Age Distribution and Risk Factors for the Onset of Severe Disability Among Community-Dwelling Older Adults with Functional Limitations

UNCG Author/Contributor (non-UNCG co-authors, if there are any, appear on document)
Bei Wu, Associate Professor (Creator)
The University of North Carolina at Greensboro (UNCG )
Web Site:

Abstract: This study examines age distribution and risk factors for the onset of severe disability among community-dwelling older adults with functional limitations. Data were obtained from the initial community-dwelling sample (n = 6,088) of the National Long-Term Care Survey in 1982 and the follow-up interviews in 1984, 1989, 1994, and 1999. Multiple proportional hazard regression was conducted using age at onset of severe disability as the dependent variable. Explanatory variables included chronic diseases and sociodemographic and personal char-acteristics. Of the 3,485 elders who were not severely disabled initially, 1,364 were identified as developing severe disability over time. The onset age ranged from 66 to 109 years with the peak occurring at 82 to 83 years. The predictors for earlier onset of severe disability were paralysis, arthritis, obesity, hypertension, and middle education level (Grades 9-12). These findings provide practical implications for identifying at-risk individuals and developing health behavior interventions to delay onset of severe disability.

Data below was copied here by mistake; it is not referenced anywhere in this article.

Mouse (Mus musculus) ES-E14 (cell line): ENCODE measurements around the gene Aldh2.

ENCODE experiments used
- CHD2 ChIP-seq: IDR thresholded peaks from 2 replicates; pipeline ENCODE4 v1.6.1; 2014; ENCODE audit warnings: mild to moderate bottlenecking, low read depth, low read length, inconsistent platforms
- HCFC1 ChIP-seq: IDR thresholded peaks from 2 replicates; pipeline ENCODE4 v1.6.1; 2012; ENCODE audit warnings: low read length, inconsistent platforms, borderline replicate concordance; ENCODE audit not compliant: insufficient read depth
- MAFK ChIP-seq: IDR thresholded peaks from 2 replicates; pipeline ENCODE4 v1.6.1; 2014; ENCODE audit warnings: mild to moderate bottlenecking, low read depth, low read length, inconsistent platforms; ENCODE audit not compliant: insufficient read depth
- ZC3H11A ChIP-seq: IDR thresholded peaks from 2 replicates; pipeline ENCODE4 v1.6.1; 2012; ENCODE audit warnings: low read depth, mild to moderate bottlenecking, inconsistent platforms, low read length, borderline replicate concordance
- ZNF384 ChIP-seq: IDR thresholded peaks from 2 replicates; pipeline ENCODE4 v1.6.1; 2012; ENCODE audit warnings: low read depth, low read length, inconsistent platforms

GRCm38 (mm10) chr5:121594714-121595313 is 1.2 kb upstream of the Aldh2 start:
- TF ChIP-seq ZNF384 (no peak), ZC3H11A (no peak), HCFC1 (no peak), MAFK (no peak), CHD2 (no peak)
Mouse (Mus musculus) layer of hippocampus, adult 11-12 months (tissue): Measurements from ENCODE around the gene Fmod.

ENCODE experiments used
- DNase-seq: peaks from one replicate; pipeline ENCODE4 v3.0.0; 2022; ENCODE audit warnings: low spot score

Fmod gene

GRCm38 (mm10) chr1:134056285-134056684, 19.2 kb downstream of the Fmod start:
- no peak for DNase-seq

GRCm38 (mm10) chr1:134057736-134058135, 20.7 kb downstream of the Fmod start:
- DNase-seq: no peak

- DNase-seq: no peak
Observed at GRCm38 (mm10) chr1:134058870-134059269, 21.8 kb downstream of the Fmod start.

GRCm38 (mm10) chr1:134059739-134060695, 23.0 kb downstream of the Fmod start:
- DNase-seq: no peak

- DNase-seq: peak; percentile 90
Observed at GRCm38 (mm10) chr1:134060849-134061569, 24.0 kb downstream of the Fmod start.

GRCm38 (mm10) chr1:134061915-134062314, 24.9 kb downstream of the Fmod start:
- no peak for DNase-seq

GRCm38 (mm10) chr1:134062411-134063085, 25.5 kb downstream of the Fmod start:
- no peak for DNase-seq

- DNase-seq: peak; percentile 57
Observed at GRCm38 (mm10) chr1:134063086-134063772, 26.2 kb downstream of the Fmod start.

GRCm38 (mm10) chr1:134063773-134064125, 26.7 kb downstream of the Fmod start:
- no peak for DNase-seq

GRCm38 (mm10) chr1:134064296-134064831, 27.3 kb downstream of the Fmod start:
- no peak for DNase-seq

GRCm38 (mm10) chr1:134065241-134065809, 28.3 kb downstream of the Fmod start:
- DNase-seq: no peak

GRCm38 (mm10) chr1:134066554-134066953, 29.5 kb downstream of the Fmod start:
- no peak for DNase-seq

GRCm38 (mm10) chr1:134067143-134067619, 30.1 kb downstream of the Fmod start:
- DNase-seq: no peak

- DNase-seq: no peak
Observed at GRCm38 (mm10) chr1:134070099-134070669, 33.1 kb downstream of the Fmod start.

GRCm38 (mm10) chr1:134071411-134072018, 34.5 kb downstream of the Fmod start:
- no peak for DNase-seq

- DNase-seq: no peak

Additional Information

Journal of Applied Gerontology, 26, 258-274
Language: English
Date: 2007
Physical disability, Activities of daily living, Aging, Longitudinal data

Email this document to